Hopedale, 1881

      In his History of Milford, published in 1882, Adin Ballou wrote of industry in the little village on the west side
    of town, Hopedale. Here's what he had to say.  

      We come finally to the manufacture of cotton and woolen machinery at Hopedale. This bright and beautiful
    village is situated a mile and a half westerly from the town center on Mill River, toward the frontier of
    Mendon. In its whole length and breadth it must have nearly one hundred dwelling-houses and six hundred
    inhabitants. It was founded in 1842 by the Hopedale Community, grew thriftily till that Community
    relinquished its unitary arrangements in 1856, and still more thriftily from that time to the present.

       From the beginning, its leading people have distinguished themselves more and more by mechanical
    genius and manufacturing enterprise. Here are four strong firms operating, besides their minor
    subsidiaries, - all more or less connected in their pecuniary interests and co-operating in their industrial
    results. These firms are:

       (1) George Draper & Sons, whose special province includes a host of valuable improvements in cotton
    and woolen machinery, such as temples, Sawyer spindles, Draper's filling spinner, double spinning-rings,
    steps and bolsters, patent motions for looms, Thompson oil-cans, shuttle guides, etc.

      (2) The Hopedale Machine Company, manufacturers of improvements in cotton machinery, special
    machinists' tools, patent warpers, spoolers with patent steps and bolsters, etc.; George Draper, president;
    William F. Draper, Treasurer; Joseph B. Bancroft, superintendent.

      (3) Dutcher Temple Company, sole manufacturer of Dutcher's patent temples, Kayser's patent temples,
    Murkland's carpet temples, etc.; George Draper, president; F.J. Dutcher, treasurer and secretary; W.W.
    Dutcher, agent.

      (4) The Hopedale Furnace Company, whose business is to manufacturer and furnish to order iron
    castings of all descriptions.  The Hopedale Machine Company occupies the most northerly of the water-
    privileges, and has a principal shop 220 feet in length by 66 feet in width, and three stories in height. Its
    machinery is driven by a motor-force derived from a Leffel turbine wheel, and when scarcity of water
    requires it, by a steam-engine of 50 horse-power.

      The next privilege below is occupied by the Dutcher Temple Co. and its adjuncts, with ample buildings,
    water and steam power, and many ingenious contrivances (some of them wonderfully constructed) to
    facilitate the operations. The foundry, with all its appurtenances, stands closely adjacent on the west side of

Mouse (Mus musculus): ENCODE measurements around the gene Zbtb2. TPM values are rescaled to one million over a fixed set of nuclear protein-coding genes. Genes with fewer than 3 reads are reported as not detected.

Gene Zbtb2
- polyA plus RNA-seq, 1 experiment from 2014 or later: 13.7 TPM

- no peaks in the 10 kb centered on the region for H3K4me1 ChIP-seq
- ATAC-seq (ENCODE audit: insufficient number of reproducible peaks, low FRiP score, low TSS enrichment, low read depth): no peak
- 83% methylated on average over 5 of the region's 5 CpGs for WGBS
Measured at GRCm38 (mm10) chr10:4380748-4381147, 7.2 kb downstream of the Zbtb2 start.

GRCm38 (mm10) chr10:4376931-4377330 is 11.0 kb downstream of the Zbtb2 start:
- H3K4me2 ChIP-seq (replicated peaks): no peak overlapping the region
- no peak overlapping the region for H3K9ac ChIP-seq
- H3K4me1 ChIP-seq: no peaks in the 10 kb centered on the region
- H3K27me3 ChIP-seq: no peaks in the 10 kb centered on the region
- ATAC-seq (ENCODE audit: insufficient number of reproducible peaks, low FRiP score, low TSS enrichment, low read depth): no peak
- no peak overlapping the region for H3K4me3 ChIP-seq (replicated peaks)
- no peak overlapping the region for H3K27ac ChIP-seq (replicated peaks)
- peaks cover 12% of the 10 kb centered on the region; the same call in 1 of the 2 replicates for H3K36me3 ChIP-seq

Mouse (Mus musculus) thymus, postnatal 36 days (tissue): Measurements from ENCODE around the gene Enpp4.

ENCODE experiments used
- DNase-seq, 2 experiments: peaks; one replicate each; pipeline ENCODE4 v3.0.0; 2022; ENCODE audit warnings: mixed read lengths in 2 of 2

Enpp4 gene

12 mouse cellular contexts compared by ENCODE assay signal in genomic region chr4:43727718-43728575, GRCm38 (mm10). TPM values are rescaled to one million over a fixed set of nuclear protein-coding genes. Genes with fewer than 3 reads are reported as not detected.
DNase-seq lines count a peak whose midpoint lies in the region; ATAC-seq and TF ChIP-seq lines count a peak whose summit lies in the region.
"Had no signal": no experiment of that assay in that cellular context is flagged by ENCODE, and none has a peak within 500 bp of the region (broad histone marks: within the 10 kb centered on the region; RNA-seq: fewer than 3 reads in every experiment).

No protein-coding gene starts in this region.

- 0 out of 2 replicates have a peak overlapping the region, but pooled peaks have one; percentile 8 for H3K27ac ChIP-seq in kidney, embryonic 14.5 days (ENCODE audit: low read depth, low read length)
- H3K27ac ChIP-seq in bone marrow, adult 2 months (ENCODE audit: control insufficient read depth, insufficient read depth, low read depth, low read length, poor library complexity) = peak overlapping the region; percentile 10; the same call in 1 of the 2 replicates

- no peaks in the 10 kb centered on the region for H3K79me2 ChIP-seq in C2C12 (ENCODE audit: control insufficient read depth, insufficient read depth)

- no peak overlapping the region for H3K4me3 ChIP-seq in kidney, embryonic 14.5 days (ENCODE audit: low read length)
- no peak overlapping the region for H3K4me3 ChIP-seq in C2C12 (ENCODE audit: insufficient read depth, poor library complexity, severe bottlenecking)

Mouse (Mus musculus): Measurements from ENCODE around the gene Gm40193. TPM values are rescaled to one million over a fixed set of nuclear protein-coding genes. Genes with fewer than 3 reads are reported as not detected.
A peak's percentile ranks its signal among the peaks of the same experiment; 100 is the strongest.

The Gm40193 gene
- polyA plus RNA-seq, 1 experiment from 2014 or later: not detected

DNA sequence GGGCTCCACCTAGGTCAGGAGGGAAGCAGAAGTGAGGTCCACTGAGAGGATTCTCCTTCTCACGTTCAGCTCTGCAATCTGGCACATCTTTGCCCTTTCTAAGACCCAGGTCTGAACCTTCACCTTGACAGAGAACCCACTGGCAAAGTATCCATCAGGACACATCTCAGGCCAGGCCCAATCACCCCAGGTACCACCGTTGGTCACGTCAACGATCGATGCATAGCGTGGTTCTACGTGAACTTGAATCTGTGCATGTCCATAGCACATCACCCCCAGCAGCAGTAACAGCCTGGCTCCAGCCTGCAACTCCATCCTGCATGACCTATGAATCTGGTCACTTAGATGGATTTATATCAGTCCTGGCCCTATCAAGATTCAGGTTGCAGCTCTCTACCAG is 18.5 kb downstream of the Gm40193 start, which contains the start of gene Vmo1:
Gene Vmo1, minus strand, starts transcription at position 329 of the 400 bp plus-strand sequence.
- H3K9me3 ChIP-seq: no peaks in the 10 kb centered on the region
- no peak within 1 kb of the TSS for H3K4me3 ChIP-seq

the canal, and the ring-shop only a few feet south of the temple-shop.

      Nearly a mile further south is another valuable privilege, with a capacious shop chiefly devoted to the
    elaboration of the famous Sawyer spindle, owned by Dea. A.A. Westcott, and managed in connection with
    the interests of Geo. Draper & Sons.

      The dams, ponds, canals, anti-fire apparatus, offices, supplementary shops, outbuildings, and manifold
    conveniences up and down the river, can be appreciated only by judicious observers.  A vast majority of the
    cotton-mills in the United States, and many woolen-mills, have adopted these Hopedale improvements to a
    greater of less extent; and their proprietors are reaping therefrom a rich harvest of profits.

      Foremost among them are the temples, Sawyer spindle, the Rabbeth spindle, and the adjustable
    spinning-rings, - three notable patents. The temples are in universal use in the United States, Mexico, South
    America, and to a considerable extent in Europe. Leading manufacturers have demonstrated to their
    satisfaction that the spindle yields an enormous saving in power, labor, cost, etc. The number of these
    spindles already introduced and in use is over 1,200,000.

      The rings, too, have proved a great success. The number of these furnished and in satisfactory use
    exceeds 1,500,000. But the multitude of less conspicuous articles sent forth from these Hopedale
    laboratories are distributed far and wide over the country, and roll up a formidable aggregate of mechanical
    production, usefulness, and wealth. In good times all these establishments together employ nearly 350
    hands, meet a monthly payroll of $12,000, and make aggregate sales to the amount of more than $500,000
    per annum.

      The different kinds of machines and appliances manufactured here, with and without patent securities,
    must number at least 100. Since the foregoing was penned, these Hopedale manufacturers have vastly
    increased with improvements made by new inventions, large structures erected, and a continual expansion
    of operations. Adin Ballou, History of Milford, pp. 365 - 367.  

      Note that there's no mention of looms in Ballou's article. Up until the sale of its first Northrop loom in 1894,
    the companies in Hopedale made parts for spinning machinery and parts for looms, but not complete
    looms. The introduction of the Northrop resulted in a dramatic growth of the Draper Company through the
    1890s and early twentieth century.

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